all—I find myself scratching my head over a very simple neo-Latin construction. Saint Lawrence writes: "tam vili pendendus est Christus ? tam parvi faciendus ?"

For sense, I want to parse pendendus as a future passive participle/gerundive from pendere (third conjugation), to weigh out and hence more broadly to value. But that seems to virtually always take a genitive of value, and vili must be either an ablative or a dative.

So, perhaps pendendus comes from pendere (second conjugation), which often takes an ablative. "Is Christ to be hung from such a cheap thing"? This comes after a passage discussing how Christ was placed in a manger, rather than some fancier place, so perhaps it has less to do with value and more with positioning?

Have I misunderstood the sentence or is it possible that, in later Latin, other cases were employed with pendere?

With faciendus, we've got a garden-variety genitive of value (I think): to be esteemed so little. Right?


2 Answers 2


Indeed, vīlī ought to mean 'for cheap' and go with verbs like vēndere, emere 'to sell, buy'; pendere 'to value', just like facere, goes with the genitive of very few words: magnī, minōris, nihilī, floccī. These are genitives of value, as you say.

It seems that what we have here instead is the medieval-only compound verb vīlipendere 'to value lightly, think little of, to slight'. I would regard the separate writing in Corpus Corporum as incorrect word division due to reanalysis; if it appears in the manuscripts, then the mistake is due to the scribe.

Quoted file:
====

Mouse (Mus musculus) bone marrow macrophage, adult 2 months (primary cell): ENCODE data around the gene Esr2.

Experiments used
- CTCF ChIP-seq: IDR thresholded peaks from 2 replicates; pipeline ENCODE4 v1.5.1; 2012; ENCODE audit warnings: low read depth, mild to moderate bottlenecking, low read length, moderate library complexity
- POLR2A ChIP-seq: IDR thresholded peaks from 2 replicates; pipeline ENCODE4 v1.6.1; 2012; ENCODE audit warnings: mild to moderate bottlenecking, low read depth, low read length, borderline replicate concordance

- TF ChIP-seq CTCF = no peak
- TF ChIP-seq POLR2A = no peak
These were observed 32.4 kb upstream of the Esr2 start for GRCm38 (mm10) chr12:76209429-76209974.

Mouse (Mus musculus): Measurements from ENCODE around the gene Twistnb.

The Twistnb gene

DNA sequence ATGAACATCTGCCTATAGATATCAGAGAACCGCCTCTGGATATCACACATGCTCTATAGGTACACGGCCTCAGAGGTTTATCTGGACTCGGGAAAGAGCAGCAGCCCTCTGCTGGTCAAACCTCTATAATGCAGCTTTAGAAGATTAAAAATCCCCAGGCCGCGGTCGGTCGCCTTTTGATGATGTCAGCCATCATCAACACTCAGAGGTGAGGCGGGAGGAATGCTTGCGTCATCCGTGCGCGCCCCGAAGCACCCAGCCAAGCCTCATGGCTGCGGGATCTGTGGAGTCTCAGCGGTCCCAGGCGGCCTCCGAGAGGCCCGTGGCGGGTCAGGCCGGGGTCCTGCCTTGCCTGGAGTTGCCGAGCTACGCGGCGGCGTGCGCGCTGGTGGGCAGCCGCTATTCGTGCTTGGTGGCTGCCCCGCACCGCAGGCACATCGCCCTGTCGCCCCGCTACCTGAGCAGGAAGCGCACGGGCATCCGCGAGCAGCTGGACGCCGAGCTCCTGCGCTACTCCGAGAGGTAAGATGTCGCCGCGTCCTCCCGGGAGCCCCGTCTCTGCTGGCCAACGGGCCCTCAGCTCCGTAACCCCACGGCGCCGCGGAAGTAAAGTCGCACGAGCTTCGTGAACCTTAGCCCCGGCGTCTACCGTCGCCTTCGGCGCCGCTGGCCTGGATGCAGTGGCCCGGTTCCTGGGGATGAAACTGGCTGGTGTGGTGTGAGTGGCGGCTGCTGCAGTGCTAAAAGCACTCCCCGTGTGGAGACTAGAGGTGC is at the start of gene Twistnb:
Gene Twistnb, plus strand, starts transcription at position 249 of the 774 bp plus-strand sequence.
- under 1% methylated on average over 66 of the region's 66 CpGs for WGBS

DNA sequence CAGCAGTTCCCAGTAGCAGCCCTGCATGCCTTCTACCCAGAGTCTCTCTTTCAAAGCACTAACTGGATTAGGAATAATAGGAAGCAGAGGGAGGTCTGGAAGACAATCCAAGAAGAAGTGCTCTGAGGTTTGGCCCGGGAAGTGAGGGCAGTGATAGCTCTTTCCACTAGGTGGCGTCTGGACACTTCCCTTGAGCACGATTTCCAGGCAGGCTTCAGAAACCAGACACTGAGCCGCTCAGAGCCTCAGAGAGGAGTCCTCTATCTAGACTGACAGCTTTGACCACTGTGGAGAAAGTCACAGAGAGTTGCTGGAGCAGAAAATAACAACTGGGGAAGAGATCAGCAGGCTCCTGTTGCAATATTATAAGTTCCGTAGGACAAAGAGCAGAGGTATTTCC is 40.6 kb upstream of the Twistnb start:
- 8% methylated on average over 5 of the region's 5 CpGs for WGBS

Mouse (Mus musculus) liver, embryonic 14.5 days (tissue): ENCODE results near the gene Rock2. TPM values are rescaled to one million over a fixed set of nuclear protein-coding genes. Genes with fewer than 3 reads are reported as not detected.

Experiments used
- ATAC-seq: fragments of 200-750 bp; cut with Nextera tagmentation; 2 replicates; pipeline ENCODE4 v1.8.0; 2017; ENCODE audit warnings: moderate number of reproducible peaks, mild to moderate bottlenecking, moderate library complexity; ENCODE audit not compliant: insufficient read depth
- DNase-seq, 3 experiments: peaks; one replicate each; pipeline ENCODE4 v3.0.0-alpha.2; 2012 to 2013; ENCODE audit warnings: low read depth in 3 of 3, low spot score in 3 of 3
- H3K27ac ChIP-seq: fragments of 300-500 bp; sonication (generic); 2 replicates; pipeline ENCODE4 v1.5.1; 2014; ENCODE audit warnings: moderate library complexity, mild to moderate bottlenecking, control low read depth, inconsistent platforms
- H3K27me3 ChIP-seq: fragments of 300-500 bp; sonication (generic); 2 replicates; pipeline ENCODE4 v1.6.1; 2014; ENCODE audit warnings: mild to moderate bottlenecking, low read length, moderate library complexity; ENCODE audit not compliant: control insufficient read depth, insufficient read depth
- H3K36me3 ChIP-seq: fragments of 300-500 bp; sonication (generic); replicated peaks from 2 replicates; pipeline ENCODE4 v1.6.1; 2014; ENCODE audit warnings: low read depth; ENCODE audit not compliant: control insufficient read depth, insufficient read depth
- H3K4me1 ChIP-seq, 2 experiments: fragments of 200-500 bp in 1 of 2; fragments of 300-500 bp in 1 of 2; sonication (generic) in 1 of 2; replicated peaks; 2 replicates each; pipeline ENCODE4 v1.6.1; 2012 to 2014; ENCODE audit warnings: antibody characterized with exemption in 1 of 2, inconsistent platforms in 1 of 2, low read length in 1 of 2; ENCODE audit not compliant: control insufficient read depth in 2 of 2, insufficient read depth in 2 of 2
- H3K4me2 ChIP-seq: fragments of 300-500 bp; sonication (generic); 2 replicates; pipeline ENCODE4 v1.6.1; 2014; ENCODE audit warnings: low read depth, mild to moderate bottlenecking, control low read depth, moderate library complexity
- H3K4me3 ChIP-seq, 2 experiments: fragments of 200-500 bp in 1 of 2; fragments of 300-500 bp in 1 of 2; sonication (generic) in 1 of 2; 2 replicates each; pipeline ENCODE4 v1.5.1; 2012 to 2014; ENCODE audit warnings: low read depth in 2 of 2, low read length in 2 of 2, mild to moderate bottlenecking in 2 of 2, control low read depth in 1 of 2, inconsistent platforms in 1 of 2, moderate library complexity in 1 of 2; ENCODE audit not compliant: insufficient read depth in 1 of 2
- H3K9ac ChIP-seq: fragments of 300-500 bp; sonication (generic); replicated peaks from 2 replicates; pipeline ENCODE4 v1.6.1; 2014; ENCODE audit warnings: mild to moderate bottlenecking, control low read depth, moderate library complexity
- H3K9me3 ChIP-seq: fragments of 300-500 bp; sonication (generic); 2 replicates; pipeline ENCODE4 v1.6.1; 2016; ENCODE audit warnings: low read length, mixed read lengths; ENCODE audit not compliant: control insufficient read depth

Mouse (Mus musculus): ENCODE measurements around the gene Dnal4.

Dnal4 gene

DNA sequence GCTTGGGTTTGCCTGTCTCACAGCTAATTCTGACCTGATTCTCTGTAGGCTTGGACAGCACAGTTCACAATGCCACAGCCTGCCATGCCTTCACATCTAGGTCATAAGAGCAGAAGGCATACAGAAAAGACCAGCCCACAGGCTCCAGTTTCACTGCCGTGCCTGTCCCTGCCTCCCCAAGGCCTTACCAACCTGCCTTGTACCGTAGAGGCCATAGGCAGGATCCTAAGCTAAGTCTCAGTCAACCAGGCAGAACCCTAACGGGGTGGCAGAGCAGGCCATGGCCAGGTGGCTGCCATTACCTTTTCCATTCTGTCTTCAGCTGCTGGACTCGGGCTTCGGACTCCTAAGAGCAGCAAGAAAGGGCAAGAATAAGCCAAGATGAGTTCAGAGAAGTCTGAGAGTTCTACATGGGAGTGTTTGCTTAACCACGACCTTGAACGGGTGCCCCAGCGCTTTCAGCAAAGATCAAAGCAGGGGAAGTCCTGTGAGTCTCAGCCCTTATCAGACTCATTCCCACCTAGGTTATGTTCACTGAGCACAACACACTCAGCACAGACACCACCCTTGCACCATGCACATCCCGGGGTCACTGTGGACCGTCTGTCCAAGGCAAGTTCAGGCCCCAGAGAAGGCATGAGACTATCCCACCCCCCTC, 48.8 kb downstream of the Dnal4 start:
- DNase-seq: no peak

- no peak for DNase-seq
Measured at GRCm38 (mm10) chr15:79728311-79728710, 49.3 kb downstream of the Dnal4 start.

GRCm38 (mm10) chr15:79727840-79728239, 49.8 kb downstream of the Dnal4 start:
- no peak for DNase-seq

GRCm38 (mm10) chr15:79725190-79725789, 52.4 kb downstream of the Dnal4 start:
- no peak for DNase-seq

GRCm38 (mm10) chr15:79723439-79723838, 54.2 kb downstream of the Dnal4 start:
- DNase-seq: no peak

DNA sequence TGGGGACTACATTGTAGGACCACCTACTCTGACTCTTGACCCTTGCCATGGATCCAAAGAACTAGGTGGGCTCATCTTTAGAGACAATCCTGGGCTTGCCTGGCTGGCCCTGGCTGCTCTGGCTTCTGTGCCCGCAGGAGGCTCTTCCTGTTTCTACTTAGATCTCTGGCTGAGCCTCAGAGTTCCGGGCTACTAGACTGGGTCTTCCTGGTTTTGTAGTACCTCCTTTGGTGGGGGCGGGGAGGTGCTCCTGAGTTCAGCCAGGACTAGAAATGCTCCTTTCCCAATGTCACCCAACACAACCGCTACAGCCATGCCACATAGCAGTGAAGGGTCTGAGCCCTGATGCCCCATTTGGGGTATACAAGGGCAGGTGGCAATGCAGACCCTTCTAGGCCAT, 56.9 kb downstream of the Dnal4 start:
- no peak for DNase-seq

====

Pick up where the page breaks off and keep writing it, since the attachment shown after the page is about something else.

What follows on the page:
The verb might derive from the phrase vīle pendere where the verb is used transitively and means 'to think to be [of little value]'; however if you hit the "Inverse" switch under Logeion's logo, you'll find a whole host of parallel compound formations with -pendere including a gem like reparvipendere. This verb then is probably formed to the same highly-productive pattern.

What about those two tam - don't they modify the adjectives vili and parvi to mean 'so cheap, so little', meaning the writer treated it as a phrase? It's possible, but if so, the writer probably felt they were lexicalised adverbs and not standalone case forms, because the two cases are different but fixed; both appear with the same pendere in medieval Latin, but neither the gen. vīlis nor the abl. parvō do. However, it's possible that tam simply modifies the entire compound verb to mean 'in such a manner, like that' instead of meaning 'to such a degree' as an adj./adv. modifier. For this use see L&S tam under II.B.3 'With verbs'.

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    Of course, productive pendere makes sense. Medieval orthography can be very inconsistent regarding compound words. Sometimes you even see enclitics like ne and ve written separately. Apr 9, 2022 at 13:06
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    @Kingshorsey Very much so, but enclitics and proclitics (prepositions) are spaced arbitrarily based on whether the writer considers phonetic or lexical word as the basis - this ambiguity was no different with the Romans and the same goes for modern languages. But separating the elements of lexical+lexical compounds means the writer considers it a syntactic phrase with the first word a standalone lexeme. And it seems to me this is only possible when they erroneously analyse vili as the ablative of vīlis; you wouldn't expect a separate privi legium or primo genitus. Hence I say "mistake" Apr 9, 2022 at 19:39

Searching for "vili pend*" in Corpus Corporum yielded several hits from several medieval authors. However, some of these same authors continue to use the genitive with other words, e.g., parvi pendebat. I don't have an answer for why this construction occurs, but at least you know it's not just a grammatical idiosyncrasy of your author.

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